1. Crush (break the skins) and de-stem the grapes. For most grape varieties, about 90% of the larger stems should be removed.
2. Test for total acidity following the instructions in your acid testing kit. If the acidity is less than .7%, add enough tartaric acid to bring it to that level.
3. Test for sugar with your hydrometer. Correct any deficiencies by adding enough sugar to bring the reading up to 22% (22 degrees brix).
4. When these tests and corrections have been completed, the must should be sulfited. Estimating that you will get roughly one gallon of juice yield for every 16 lbs. of grapes, calculate the anticipated amount of juice. Using this estimate, add enough sulfite to give you a sulfur dioxide (SO2) level between 50 and 130 parts per million (ppm). The amount needed will depend on the condition of the grapes, with moldy grapes getting the most concentrated dose.
5. Unless you have found it necessary to add more than 65 parts per million SO2 in step 4, yeast should be added immediately. If using more than 65 parts per million SO2, you must wait six hours before doing so. Add also 1/4 oz of yeast food for every 100 lbs. of grapes. Your yeast culture (or dry wine yeast) should be spread somewhat evenly across the surface of the crushed grapes (now called "must"). Stir it in thoroughly after eight to twelve hours.
6. The must should be stirred twice a day until fermentation begins. The beginning of fermentation will be obvious, as the grape skins will be forced to the surface, forming a solid layer (called a "cap"). Once the cap has formed, it should be pushed or "punched" back down into the fermenting juice twice a day until it is ready to be pressed. You may use your hand or a clean 2x4 to push down the cap.
7. At some point, while fermenting on the skins, the must temperature should be allowed to reach as high as 90° F., at least briefly. This will help extract color from the skins. The rest of skin fermentation should take place at 60-75°F.
8. Add ML starter (optional) to the wine about half to two thirds through fermentation. You may also add this at the end of fermentation if you have the Enoferm Alpha strain of bacteria.
9. When the desired level of color has been achieved (usually from five to fourteen days of active fermentation) your wine should be pressed to separate the wine from the skins. Funnel the wine into secondary fermentors, filling them 3/4 full. Attach a fermentation lock, and allow the containers to set until all visible signs of fermentation have ceased (at least a week or as long as two weeks.)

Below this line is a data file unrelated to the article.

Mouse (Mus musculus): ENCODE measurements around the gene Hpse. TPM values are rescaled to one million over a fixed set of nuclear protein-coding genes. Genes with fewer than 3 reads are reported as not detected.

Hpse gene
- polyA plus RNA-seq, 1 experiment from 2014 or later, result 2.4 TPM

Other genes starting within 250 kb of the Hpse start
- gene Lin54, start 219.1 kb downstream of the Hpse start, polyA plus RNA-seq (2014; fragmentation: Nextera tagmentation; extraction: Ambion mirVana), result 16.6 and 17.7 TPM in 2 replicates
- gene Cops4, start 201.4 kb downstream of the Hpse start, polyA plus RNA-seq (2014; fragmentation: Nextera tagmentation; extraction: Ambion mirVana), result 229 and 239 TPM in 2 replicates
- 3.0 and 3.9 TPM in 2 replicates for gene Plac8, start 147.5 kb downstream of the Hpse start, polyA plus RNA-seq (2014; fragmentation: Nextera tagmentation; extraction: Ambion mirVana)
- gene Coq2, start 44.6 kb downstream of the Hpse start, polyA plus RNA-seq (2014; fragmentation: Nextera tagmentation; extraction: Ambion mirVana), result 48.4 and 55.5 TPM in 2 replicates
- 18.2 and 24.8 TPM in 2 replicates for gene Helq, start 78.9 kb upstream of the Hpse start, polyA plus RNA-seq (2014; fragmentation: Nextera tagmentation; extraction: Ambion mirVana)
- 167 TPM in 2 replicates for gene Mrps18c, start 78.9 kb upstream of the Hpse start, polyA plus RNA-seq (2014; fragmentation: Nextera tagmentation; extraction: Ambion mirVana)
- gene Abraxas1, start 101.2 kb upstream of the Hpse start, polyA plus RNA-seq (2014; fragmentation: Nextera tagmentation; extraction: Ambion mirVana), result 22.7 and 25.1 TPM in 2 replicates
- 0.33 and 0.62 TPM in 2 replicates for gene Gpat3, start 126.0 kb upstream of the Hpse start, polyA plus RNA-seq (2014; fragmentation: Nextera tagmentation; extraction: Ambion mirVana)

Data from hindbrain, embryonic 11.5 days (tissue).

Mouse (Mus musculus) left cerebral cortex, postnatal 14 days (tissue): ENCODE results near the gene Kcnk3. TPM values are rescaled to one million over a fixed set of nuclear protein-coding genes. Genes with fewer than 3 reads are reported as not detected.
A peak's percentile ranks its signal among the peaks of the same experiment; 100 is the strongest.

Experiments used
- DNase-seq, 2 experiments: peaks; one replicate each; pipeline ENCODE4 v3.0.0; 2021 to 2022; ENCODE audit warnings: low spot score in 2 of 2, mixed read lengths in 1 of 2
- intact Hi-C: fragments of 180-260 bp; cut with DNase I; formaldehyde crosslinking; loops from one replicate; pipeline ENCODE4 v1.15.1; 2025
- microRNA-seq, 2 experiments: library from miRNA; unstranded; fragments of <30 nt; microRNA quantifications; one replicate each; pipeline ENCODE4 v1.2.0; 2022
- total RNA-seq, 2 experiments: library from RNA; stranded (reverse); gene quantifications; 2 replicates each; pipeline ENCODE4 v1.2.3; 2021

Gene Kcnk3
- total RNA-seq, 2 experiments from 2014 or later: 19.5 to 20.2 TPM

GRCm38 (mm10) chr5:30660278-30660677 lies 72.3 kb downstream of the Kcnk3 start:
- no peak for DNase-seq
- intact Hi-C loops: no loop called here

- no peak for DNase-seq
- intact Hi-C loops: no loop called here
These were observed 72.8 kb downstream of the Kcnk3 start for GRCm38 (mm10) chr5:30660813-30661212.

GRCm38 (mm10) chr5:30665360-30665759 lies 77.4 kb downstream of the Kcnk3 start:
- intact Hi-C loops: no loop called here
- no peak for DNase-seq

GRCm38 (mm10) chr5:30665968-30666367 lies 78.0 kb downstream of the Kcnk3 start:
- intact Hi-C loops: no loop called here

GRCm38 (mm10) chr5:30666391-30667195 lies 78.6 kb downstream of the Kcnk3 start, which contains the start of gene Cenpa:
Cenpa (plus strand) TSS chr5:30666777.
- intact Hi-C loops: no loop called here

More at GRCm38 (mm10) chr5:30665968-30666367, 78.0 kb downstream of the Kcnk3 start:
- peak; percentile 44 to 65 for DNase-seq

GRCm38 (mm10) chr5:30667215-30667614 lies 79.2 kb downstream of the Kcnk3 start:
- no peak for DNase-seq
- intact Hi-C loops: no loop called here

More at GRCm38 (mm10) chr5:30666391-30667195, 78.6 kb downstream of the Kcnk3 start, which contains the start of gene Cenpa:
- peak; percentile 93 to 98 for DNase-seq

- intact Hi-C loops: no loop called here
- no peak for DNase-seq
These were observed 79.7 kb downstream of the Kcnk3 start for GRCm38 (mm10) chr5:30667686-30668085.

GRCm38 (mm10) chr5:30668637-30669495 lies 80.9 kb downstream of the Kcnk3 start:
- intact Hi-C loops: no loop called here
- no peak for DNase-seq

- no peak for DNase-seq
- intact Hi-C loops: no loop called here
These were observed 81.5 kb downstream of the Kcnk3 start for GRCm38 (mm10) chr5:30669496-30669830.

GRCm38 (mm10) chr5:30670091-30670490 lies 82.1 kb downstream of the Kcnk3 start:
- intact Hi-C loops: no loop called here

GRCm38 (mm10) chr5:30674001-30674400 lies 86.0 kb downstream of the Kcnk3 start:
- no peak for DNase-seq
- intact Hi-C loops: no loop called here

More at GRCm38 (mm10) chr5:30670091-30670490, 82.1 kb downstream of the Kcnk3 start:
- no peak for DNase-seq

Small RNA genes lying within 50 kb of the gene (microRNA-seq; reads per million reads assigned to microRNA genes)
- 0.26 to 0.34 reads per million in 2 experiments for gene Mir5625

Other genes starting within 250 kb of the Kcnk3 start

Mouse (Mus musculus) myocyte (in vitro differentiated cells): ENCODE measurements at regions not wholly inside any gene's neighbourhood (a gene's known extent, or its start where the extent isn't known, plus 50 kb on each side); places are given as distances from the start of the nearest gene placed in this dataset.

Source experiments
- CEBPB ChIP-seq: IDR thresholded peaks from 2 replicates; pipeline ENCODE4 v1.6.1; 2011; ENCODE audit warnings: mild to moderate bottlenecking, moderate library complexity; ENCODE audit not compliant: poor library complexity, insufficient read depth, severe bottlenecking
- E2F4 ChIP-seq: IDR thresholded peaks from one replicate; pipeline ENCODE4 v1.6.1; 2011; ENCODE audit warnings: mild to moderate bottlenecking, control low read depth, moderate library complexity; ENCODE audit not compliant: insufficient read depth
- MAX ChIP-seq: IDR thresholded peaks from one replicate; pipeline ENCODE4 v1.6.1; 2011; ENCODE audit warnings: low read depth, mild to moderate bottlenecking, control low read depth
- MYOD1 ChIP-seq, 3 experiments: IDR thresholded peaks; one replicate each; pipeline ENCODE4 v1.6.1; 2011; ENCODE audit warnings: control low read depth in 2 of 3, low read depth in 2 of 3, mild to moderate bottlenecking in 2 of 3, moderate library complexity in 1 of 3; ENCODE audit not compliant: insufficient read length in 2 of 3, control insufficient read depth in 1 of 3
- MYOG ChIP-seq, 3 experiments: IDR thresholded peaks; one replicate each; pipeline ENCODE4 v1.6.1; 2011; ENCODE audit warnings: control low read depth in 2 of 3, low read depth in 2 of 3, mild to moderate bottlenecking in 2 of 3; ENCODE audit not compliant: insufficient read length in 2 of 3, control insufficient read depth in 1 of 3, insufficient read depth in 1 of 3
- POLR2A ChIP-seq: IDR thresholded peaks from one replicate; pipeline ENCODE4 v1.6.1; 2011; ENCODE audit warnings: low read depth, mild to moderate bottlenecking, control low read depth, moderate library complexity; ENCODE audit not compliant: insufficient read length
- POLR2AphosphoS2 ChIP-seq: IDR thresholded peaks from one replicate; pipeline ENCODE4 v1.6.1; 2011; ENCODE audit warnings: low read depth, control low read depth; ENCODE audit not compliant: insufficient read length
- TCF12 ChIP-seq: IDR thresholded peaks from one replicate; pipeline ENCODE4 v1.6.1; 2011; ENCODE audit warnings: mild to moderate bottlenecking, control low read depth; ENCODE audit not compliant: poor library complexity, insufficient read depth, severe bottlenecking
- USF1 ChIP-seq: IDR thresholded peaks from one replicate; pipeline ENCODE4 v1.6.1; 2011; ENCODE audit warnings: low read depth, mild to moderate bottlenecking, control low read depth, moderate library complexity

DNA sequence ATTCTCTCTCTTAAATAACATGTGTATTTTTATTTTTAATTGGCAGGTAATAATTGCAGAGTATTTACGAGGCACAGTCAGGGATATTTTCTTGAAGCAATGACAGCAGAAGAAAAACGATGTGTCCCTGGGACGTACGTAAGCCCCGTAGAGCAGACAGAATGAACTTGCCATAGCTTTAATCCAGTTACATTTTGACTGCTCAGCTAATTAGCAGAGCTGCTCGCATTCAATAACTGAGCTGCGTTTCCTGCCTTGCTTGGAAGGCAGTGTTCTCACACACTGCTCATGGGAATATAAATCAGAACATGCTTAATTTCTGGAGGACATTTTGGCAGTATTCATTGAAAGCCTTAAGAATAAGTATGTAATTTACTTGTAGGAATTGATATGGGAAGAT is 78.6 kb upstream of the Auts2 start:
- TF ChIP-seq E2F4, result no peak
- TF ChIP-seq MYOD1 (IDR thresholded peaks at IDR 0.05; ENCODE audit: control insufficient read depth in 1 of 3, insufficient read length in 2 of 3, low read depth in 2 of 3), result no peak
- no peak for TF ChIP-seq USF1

10. At the end of fermentation, when no more bubbles are coming up through the lock, rack the wine off the gross lees. Place wine in storage containers (glass, stainless steel, or oak). Top up the containers and let stand for a month.
11. One month later, rack the wine away from the lees again, add sulfite to about 20 ppm, and keep in topped up containers for four to six months. You must top up barrels, from respiration, and visible inspect carboys. This is a good time to add oakboys or oak chips. Add sulfite every few months. If you innoculated for ML, test the wine to be sure it is complete.
12. Around May or June of the following year, you might want to fine the wine for clarity (following the instructions supplied with your fining agent.) Optional treatment would be the more aggressive clarification via filtration. If the ML fermentation hasn't finished, keep the sulfite level below 20 ppm and warm the storage containers for a month to encourage completion.
13. By late July or August (just before you need your storage containers for the next year's crush), carefully rack the wine to a sanitary bottling container, then siphon into bottles, cork them, and lay them down for bottle aging. At bottling time, adjust the sulfite to at least 30 ppm, if you plan to store the wine. If possible store your filled bottles on their sides. Otherwise, store them with the corks down. Most red wines will benefit from at least one year's additional aging.
If you like our content, please share the love.